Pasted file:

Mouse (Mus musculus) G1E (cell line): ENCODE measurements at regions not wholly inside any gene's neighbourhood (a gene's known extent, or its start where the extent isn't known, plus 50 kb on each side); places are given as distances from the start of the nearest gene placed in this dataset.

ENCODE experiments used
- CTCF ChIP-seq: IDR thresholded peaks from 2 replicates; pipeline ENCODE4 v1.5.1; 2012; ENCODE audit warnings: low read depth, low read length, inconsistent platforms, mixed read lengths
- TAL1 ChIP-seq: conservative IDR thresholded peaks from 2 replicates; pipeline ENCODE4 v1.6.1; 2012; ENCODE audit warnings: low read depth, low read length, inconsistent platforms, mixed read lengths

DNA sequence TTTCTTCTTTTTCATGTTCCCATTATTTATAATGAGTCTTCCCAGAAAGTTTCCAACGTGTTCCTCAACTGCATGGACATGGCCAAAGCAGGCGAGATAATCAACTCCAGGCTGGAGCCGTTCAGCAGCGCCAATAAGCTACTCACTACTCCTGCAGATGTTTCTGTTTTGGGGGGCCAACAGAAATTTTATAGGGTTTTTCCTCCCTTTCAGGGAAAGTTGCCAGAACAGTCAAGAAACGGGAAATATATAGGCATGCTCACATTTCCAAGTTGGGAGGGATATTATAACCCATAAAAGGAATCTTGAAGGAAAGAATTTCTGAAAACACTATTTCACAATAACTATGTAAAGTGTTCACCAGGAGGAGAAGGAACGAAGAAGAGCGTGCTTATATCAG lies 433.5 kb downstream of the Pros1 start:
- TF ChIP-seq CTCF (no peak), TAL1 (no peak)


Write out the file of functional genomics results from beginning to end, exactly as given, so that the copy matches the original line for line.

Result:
Mouse (Mus musculus) G1E (cell line): ENCODE measurements at regions not wholly inside any gene's neighbourhood (a gene's known extent, or its start where the extent isn't known, plus 50 kb on each side); places are given as distances from the start of the nearest gene placed in this dataset.

ENCODE experiments used
- CTCF ChIP-seq: IDR thresholded peaks from 2 replicates; pipeline ENCODE4 v1.5.1; 2012; ENCODE audit warnings: low read depth, low read length, inconsistent platforms, mixed read lengths
- TAL1 ChIP-seq: conservative IDR thresholded peaks from 2 replicates; pipeline ENCODE4 v1.6.1; 2012; ENCODE audit warnings: low read depth, low read length, inconsistent platforms, mixed read lengths

DNA sequence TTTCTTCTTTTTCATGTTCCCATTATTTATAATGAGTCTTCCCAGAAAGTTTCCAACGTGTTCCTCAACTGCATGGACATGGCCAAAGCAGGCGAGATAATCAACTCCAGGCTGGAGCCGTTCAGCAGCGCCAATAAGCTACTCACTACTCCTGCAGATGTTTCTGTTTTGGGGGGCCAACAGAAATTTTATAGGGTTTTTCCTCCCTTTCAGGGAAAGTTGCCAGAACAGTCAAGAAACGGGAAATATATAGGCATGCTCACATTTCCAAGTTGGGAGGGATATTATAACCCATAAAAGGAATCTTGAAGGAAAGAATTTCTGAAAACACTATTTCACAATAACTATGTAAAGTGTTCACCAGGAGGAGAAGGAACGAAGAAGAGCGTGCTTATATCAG lies 433.5 kb downstream of the Pros1 start:
- TF ChIP-seq CTCF (no peak), TAL1 (no peak)